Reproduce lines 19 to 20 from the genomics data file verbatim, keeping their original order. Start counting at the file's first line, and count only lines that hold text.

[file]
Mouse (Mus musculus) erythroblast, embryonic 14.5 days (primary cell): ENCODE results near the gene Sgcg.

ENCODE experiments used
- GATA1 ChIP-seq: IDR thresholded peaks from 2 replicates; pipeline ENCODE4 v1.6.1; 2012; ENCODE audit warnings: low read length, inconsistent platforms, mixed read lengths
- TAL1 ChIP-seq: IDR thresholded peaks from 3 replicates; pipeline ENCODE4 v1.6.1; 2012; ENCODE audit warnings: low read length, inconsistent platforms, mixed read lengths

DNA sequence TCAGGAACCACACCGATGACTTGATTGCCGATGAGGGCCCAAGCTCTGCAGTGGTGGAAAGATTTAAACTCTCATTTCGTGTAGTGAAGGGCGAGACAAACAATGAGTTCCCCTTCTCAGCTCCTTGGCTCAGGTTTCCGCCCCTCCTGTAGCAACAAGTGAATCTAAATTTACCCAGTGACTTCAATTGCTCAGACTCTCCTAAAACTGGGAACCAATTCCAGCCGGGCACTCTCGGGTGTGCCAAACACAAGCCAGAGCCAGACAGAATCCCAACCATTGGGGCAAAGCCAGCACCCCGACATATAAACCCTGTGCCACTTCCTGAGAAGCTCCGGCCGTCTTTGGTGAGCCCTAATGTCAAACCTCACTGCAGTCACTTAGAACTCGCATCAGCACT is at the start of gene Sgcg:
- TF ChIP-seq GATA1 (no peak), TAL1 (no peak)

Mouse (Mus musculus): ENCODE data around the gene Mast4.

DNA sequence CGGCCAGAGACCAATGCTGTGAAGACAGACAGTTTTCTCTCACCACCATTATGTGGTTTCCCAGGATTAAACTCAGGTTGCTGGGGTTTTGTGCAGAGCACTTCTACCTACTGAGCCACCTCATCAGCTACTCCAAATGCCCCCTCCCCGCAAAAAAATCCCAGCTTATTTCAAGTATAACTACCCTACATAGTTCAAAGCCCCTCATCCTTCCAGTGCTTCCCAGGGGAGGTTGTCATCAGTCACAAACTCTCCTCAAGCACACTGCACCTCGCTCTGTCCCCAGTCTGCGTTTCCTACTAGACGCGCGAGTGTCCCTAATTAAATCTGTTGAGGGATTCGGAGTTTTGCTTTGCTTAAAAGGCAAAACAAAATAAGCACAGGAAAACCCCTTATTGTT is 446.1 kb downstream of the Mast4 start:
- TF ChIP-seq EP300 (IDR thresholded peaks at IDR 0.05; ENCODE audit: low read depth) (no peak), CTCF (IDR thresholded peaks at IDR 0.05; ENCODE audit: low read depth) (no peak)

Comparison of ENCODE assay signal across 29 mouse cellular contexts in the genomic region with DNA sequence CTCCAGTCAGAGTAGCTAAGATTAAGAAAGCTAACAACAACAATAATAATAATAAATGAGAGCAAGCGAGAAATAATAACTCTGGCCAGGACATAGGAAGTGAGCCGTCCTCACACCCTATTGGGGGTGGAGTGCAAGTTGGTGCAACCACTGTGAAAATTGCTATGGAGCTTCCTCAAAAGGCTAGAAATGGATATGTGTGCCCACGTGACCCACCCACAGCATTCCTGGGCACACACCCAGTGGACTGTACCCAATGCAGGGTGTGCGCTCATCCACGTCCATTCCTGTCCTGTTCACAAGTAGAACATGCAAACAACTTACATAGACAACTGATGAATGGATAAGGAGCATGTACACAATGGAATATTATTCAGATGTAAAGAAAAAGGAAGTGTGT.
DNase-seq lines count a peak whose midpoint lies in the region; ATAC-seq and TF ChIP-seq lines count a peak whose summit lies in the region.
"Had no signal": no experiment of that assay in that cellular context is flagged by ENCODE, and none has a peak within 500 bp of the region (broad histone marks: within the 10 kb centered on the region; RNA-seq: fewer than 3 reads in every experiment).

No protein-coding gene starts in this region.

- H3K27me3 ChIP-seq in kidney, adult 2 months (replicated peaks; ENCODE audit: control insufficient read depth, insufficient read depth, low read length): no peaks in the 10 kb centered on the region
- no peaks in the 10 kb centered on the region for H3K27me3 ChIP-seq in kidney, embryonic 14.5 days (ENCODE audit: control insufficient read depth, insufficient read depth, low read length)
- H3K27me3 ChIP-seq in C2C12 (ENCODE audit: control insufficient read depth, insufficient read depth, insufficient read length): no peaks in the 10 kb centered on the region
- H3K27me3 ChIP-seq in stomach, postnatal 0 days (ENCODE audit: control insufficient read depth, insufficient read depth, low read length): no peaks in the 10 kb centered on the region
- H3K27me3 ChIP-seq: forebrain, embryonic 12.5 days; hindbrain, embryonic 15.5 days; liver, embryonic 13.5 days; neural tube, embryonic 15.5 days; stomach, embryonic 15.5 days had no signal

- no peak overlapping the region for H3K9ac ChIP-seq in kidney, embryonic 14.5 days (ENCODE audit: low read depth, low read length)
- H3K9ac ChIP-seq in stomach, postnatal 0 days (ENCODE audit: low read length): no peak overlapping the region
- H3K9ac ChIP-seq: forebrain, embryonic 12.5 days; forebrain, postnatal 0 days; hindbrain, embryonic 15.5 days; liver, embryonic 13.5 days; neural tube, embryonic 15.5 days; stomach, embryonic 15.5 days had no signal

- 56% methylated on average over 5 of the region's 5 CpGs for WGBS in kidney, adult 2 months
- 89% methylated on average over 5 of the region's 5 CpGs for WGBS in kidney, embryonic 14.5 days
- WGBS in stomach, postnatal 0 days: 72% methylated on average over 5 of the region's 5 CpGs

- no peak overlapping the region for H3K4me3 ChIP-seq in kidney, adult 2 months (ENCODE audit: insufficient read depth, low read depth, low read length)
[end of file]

- no peak overlapping the region for H3K9ac ChIP-seq in kidney, embryonic 14.5 days (ENCODE audit: low read depth, low read length)
- H3K9ac ChIP-seq in stomach, postnatal 0 days (ENCODE audit: low read length): no peak overlapping the region